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      InParanoid 7: new algorithms and tools for eukaryotic orthology analysis

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          Abstract

          The InParanoid project gathers proteomes of completely sequenced eukaryotic species plus Escherichia coli and calculates pairwise ortholog relationships among them. The new release 7.0 of the database has grown by an order of magnitude over the previous version and now includes 100 species and their collective 1.3 million proteins organized into 42.7 million pairwise ortholog groups. The InParanoid algorithm itself has been revised and is now both more specific and sensitive. Based on results from our recent benchmarking of low-complexity filters in homology assignment, a two-pass BLAST approach was developed that makes use of high-precision compositional score matrix adjustment, but avoids the alignment truncation that sometimes follows. We have also updated the InParanoid web site ( http://InParanoid.sbc.su.se). Several features have been added, the response times have been improved and the site now sports a new, clearer look. As the number of ortholog databases has grown, it has become difficult to compare among these resources due to a lack of standardized source data and incompatible representations of ortholog relationships. To facilitate data exchange and comparisons among ortholog databases, we have developed and are making available two XML schemas: SeqXML for the input sequences and OrthoXML for the output ortholog clusters.

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          Distinguishing homologous from analogous proteins.

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            The Arabidopsis Information Resource (TAIR): gene structure and function annotation

            The Arabidopsis Information Resource (TAIR, http://arabidopsis.org) is the model organism database for the fully sequenced and intensively studied model plant Arabidopsis thaliana. Data in TAIR is derived in large part from manual curation of the Arabidopsis research literature and direct submissions from the research community. New developments at TAIR include the addition of the GBrowse genome viewer to the TAIR site, a redesigned home page, navigation structure and portal pages to make the site more intuitive and easier to use, the launch of several TAIR web services and a new genome annotation release (TAIR7) in April 2007. A combination of manual and computational methods were used to generate this release, which contains 27 029 protein-coding genes, 3889 pseudogenes or transposable elements and 1123 ncRNAs (32 041 genes in all, 37 019 gene models). A total of 681 new genes and 1002 new splice variants were added. Overall, 10 098 loci (one-third of all loci from the previous TAIR6 release) were updated for the TAIR7 release.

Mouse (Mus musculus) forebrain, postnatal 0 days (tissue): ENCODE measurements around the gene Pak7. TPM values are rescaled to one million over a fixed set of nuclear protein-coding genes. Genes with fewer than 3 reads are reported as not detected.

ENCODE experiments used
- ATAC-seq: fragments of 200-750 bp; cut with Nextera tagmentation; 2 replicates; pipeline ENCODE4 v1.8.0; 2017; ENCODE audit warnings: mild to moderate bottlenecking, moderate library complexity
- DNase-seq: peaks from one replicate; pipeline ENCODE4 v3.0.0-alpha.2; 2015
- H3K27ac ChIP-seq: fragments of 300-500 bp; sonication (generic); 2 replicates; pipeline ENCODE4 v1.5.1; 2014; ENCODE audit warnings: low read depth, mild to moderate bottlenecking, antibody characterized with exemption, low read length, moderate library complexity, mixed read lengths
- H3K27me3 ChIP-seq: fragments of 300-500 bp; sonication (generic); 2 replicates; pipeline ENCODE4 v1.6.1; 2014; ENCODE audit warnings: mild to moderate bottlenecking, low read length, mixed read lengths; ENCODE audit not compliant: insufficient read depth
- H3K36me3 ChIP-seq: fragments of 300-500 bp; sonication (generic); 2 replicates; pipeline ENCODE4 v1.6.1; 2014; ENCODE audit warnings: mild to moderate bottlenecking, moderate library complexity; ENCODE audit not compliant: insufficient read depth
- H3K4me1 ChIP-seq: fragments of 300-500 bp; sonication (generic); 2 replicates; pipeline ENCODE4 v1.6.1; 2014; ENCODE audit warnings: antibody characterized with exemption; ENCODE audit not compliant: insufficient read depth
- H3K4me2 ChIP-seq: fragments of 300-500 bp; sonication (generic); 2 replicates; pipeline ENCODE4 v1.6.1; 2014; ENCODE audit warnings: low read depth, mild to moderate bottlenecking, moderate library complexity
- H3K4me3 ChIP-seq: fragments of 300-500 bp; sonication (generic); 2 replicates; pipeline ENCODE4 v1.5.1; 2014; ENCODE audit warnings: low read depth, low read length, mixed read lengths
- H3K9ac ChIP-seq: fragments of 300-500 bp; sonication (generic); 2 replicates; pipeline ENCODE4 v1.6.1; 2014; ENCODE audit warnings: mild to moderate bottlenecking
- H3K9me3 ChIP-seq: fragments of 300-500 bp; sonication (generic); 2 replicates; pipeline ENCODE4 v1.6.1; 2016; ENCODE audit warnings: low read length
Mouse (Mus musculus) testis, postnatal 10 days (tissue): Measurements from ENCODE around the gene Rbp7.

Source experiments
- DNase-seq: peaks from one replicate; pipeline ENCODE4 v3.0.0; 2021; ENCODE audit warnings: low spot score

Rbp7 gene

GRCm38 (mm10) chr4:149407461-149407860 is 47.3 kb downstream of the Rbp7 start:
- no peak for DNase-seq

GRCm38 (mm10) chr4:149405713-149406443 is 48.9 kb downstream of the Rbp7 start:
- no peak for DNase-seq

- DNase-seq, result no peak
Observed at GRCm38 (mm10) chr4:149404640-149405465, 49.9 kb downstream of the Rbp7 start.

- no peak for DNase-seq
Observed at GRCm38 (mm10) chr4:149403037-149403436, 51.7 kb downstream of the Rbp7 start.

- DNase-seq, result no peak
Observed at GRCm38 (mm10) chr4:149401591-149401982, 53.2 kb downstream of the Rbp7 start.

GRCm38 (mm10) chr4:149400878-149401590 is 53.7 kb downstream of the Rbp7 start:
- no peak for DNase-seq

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              Ensembl 2009

              The Ensembl project (http://www.ensembl.org) is a comprehensive genome information system featuring an integrated set of genome annotation, databases, and other information for chordate, selected model organism and disease vector genomes. As of release 51 (November 2008), Ensembl fully supports 45 species, and three additional species have preliminary support. New species in the past year include orangutan and six additional low coverage mammalian genomes. Major additions and improvements to Ensembl since our previous report include a major redesign of our website; generation of multiple genome alignments and ancestral sequences using the new Enredo-Pecan-Ortheus pipeline and development of our software infrastructure, particularly to support the Ensembl Genomes project (http://www.ensemblgenomes.org/).
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                Author and article information

                Journal
                Nucleic Acids Res
                Nucleic Acids Res
                nar
                nar
                Nucleic Acids Research
                Oxford University Press
                0305-1048
                1362-4962
                January 2010
                5 November 2009
                5 November 2009
                : 38
                : Database issue , Database issue
                : D196-D203
                Affiliations
                Department of Biochemistry and Biophysics, Stockholm Bioinformatics Centre, AlbaNova University Centre, Stockholm University, SE-10691 Stockholm, Sweden
                Author notes
                *To whom correspondence should be addressed. Tel: +4685 537 8566; Fax: +4685 537 8214; Email: gabriel.ostlund@ 123456sbc.su.se

                The authors wish it to be known that, in their opinion, the first two authors should be regarded as joint First Authors.

                Present address: Tina Köstler, Center for Integrative Bioinformatics Vienna, Max F. Perutz Laboratories, Dr Bohr Gasse 9, A-1030 Wien, Austria.

                Article
                gkp931
                10.1093/nar/gkp931
                2808972
                19892828
                68ad7ca4-c0ae-4817-88fb-55117b8bd20f
                © The Author(s) 2009. Published by Oxford University Press.

                This is an Open Access article distributed under the terms of the Creative Commons Attribution Non-Commercial License ( http://creativecommons.org/licenses/by-nc/2.5/uk/) which permits unrestricted non-commercial use, distribution, and reproduction in any medium, provided the original work is properly cited.

                History
                : 15 September 2009
                : 7 October 2009
                : 8 October 2009
                Categories
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                Genetics
                Genetics

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